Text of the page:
The following is an historical account of a remarkable man by the name of Charles Kaman. Kaman came into this world kicking and screaming in the year 1919 in the District of Columbia, Washington, and 18 years later found his way into the school of Aeronautical Engineering at Catholic University. He earned his bachelors degree and graduated magma cum laude, an honor and truly respectable accomplishment for any man or woman. He was also awarded honorary doctorates from the Universities of Connecticut, Hartford and Colorado respectively.
Kaman took his education, his insight in Aeronautical engineering and with a paltry $2000 and the help of two friends he founded what is now known as the Kaman corporation. Kaman is most renown for his insights concerning the stability and control of helicopters, more specifically his work on the addition of ailerons or flaps that were added to the edges of the rotor blades to improve stability. His brilliant work was well known especially during the Vietnamese and Korean conflicts where Kaman's H-43 Husky flew more rescue missions than all other helicopters combined. But what does all this have to do with guitars you might be asking yourselves?
Well, in addition to Charles Kaman's groundbreaking work in aeronautics as well as his monumental contributions to the advancement of helicopter engineering, he is also the inventor of the Ovation guitar. Kaman's understanding of vibration in helicopters compelled him to apply his wisdom to the construction of guitars, and to create a unique design that no one had seen yet: the rounded-back guitar.
They found that the rounded back increased the guitar's projective capability and also helped to create a better balance between bass and treble. In 1966 Charles Kaman brought the first Ovation production model to life known as the Balladeer.
The Ovation CC-28 (or Celebrity Center) TBBY has a cutaway top composed of what Ovation has deemed "œflamed maple" which is ornately decorated with an in-laid abalone rosette. The fingerboard is made of Rosewood and the bridge consists of Walnut with a striking black stain. The rounded back is composed of special type of composite plastic (lyrachord) which is treated in a special manner to avoid an inordinate amount of sliding when the guitar is being played. This special treatment has a slightly sticky feel to it and does indeed reduce the amount of slippage that Ovations are sometimes known for.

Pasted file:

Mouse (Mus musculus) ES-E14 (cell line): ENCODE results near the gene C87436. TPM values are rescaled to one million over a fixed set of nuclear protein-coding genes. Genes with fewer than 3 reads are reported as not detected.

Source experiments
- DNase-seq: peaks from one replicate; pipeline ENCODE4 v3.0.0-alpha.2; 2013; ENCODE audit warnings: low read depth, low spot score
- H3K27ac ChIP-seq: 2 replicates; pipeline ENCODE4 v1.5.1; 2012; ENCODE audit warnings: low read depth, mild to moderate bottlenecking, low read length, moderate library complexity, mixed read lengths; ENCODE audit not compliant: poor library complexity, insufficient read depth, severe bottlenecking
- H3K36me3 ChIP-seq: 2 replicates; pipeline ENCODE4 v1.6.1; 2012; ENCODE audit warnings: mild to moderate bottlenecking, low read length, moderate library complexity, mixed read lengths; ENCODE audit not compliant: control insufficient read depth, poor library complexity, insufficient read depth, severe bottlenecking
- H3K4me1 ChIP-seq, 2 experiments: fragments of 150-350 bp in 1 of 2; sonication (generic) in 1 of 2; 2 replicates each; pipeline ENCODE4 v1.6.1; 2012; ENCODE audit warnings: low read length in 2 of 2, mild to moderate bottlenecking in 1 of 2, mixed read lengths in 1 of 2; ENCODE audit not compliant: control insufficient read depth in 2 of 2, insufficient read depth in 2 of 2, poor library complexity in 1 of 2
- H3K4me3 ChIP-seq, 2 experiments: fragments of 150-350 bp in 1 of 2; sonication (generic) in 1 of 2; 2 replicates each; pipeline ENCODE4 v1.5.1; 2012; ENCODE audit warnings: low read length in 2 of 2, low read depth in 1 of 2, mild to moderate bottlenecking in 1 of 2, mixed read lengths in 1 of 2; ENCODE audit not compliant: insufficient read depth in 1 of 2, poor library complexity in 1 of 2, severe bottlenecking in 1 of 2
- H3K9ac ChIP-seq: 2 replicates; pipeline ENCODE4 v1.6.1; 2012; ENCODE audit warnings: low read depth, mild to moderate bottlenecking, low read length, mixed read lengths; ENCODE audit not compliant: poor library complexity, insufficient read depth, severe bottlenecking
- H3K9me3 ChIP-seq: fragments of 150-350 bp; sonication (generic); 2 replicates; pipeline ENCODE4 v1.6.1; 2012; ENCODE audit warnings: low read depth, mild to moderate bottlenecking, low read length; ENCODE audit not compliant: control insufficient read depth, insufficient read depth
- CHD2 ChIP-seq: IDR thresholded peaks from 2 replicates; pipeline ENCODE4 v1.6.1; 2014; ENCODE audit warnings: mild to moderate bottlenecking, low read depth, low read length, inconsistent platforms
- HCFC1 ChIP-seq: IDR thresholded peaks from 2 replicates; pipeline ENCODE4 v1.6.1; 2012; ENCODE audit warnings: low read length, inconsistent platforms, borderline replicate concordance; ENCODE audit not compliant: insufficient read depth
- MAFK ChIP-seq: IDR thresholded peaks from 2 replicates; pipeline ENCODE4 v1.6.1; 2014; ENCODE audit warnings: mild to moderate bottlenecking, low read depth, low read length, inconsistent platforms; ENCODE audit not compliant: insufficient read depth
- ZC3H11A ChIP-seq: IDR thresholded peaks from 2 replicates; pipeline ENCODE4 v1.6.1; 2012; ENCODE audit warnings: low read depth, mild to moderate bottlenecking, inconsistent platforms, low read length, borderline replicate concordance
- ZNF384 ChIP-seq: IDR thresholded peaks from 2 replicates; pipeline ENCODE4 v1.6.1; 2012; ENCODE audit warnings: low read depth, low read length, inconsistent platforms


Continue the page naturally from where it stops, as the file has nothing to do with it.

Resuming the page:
The Ovation CC-28 TBBY measures 25 and 1/4" in length and falls under the classification of the "œsuper shallow" body. The fingerboard measures 1 and 11/16 "œ at the nut and all 20 frets are accessible. Of mention here as well is the Ovation slimline pickup, as well as the OP 4 BT preamp with treble, bass and mid range controls which can help to mitigate and adjust the overall sound of the guitar. Included in this package is an on-board tuner as well, located conveniently at the fingertips of the player.
This guitar is currently available for around $400 and can be acquired either on-line directly through Ovation, or via your local music store. Ovation has created an unusually generous package with the CC-28 and seems to have made a tangible effort at offering a great cutaway guitar that has all of the bells and whistles necessary to step up onto the stage and begin performing.
I was pleasantly surprised by the CC-28 and found it to have unusually full sound, particularly when compared to other cut-away models in this same price range. The guitar had full bass and treble representation as well as excellent resonation and had a crisp-sharp response when played. On the down side is the slickness of the rounded back but as stated previously, the special anti-slip treatment that Ovation applies to the plastic does help to a certain extent and if you play the guitar with a strap on then this isn't an issue anyway. But between the on-board electronics, the great playability and the physical beauty of the guitar, the Ovation CE-28 is without a doubt a great buy.